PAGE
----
Tuesday, May 26, 2015

Self Management

Hi!  I hope everyone had a great weekend or long weekend, whichever the case may have been for you.  I spent some time reading Take Time for Your Life by Cheryl Richardson.  I love it.  I'm up to the point where she discusses where time goes.  She talks about the time management myth and notes, ". . . we can only manage ourselves."

So, it's not time that we need to manage; we need to manage how we go about spending time.  I'm a perpetual list maker and schedule setter.  I mean well, but just can't seem to resist over-scheduling my days and weeks, then I wonder why I can't get everything done.  We only have 24 hours in each day; 168 hours in each week.  It's important to look at our priorities, as Richardson also notes, and make sure we're taking time for the most important people and tasks in our lives.  The book is full of wonderful tips and real life examples of how to make that happen.  One of my favorite tips is to learn to say no.  I admit to saying yes way too much in the past, then wondering how I'm ever going to meet deadlines and expectations.  

What I do is, yes, make lists.  I've also opened up my schedule.  No longer do I cram it full of tasks and meetings that I know I don't have time for.  Okay, well, maybe I still do this on the weekends.   This past weekend was a good example of an overbooked schedule.  Chores, walks, errands, projects.  Both my husband and I made valiant efforts to pack as much into the long weekend as possible, and we really did accomplish quite a bit, I must say.  But really, the best thing to do is to keep weekends clear of cluttered time in favor of quality, relaxed time.  We're still working on that.   But on the week days, I pick the most important ones that I want to concentrate on and fill other less important tasks in the little nooks and crannies of time that present themselves throughout the week.  Sometimes I get distracted by the phone, email, and unexpected interruptions and delays, but so far it's working quite well.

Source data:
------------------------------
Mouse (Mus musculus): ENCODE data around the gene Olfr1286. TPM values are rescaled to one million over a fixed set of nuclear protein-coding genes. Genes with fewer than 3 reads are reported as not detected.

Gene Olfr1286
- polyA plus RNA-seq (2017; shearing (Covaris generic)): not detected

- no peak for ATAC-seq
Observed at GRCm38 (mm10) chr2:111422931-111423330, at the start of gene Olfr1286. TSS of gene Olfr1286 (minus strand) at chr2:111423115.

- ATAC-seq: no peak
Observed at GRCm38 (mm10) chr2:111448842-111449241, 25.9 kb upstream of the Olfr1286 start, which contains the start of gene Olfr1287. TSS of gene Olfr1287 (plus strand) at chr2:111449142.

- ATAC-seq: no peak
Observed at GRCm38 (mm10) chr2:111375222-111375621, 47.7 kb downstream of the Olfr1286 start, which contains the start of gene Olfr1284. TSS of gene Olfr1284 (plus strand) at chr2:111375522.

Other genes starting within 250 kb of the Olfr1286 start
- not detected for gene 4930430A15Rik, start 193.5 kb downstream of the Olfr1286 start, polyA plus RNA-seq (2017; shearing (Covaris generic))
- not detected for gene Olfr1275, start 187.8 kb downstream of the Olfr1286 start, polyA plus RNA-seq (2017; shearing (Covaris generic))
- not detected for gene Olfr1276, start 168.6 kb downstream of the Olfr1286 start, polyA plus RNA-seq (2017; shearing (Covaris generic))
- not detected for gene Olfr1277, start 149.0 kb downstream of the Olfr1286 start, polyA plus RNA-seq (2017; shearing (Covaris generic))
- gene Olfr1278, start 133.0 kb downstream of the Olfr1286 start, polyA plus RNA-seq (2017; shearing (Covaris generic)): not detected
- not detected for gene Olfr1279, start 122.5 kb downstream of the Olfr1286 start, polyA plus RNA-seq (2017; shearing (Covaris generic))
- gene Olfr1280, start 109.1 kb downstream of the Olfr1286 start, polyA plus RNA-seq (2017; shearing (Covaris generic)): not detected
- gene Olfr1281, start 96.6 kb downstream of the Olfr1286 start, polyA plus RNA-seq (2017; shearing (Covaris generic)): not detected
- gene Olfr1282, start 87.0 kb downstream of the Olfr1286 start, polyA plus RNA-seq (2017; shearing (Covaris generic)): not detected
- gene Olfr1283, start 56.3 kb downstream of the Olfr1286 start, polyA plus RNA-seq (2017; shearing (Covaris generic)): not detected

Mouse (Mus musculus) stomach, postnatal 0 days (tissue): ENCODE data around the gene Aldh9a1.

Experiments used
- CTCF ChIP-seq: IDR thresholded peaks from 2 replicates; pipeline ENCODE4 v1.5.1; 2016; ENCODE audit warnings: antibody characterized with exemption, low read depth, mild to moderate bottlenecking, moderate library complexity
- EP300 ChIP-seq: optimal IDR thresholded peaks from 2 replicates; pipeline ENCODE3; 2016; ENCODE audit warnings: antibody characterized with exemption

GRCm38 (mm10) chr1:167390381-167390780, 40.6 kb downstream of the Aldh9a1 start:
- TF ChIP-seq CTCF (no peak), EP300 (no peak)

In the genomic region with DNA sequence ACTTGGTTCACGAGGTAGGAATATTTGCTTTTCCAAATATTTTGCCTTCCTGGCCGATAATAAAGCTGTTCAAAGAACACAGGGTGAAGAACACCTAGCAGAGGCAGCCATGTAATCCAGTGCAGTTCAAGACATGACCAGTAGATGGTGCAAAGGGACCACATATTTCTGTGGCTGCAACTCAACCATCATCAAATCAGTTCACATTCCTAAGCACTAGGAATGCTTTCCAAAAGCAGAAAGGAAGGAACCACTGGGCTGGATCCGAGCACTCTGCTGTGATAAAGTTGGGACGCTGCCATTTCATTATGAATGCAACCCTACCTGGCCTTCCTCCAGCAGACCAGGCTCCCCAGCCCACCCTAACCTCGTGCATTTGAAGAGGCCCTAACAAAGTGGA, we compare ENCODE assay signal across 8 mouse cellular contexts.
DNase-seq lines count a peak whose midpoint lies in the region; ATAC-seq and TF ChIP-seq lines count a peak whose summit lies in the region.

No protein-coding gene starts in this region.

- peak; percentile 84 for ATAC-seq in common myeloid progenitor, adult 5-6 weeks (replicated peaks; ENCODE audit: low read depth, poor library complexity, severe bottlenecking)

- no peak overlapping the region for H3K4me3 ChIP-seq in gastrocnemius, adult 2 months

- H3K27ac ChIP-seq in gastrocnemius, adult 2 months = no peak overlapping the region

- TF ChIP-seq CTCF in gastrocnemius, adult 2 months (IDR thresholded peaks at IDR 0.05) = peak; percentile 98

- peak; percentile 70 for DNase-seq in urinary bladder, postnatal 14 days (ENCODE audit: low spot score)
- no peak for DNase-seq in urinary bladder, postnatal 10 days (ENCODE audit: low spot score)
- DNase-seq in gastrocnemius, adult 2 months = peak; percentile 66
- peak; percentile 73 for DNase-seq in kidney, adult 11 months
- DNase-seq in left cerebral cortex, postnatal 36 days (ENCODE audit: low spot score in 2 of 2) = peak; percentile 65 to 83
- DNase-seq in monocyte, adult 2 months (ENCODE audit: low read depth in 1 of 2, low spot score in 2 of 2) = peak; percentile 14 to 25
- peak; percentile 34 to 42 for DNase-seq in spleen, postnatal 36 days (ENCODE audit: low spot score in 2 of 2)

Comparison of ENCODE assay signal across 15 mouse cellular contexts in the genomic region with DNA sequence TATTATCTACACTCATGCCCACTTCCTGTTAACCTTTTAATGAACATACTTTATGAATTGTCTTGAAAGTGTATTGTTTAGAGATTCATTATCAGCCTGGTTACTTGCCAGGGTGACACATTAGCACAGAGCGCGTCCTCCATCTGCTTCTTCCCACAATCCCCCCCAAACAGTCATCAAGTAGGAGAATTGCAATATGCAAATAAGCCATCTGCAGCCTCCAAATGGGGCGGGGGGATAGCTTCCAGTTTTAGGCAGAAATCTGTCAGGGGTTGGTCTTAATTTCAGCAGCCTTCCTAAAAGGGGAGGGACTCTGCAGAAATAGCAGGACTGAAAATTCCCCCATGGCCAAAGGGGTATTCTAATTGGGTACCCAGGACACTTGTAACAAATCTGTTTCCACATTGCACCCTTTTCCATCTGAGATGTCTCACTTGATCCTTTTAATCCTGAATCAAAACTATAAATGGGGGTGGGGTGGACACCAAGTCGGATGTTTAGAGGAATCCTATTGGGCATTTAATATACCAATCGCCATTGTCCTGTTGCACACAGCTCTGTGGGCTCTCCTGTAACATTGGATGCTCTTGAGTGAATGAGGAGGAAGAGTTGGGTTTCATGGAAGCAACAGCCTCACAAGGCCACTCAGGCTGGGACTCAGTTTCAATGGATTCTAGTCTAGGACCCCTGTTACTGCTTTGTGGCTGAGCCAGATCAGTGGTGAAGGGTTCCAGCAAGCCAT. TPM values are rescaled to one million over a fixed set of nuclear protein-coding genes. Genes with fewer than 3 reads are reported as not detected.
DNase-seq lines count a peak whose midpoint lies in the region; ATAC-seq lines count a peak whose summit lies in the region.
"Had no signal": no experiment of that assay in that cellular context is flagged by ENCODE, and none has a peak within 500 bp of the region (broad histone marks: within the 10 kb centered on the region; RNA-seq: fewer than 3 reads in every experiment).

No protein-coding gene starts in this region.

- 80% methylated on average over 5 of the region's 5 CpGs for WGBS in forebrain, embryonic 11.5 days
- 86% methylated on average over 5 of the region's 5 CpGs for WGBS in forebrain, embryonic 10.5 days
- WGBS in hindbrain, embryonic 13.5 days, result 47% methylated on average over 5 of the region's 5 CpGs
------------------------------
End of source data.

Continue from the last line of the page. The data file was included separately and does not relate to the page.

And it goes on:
It's best to first find out what's important to you; what are your priorities, then start planning how to make them a part of your life.  See if you can save money, outsource or ignore the mundane or unimportant tasks, and tear down other road blocks that have stood in the way of making your life the best it can be.

What about you?  Are you a good self manager?  Or do you find yourself frustrated by your crammed schedule?   Let me know.  I'd love to hear from you!

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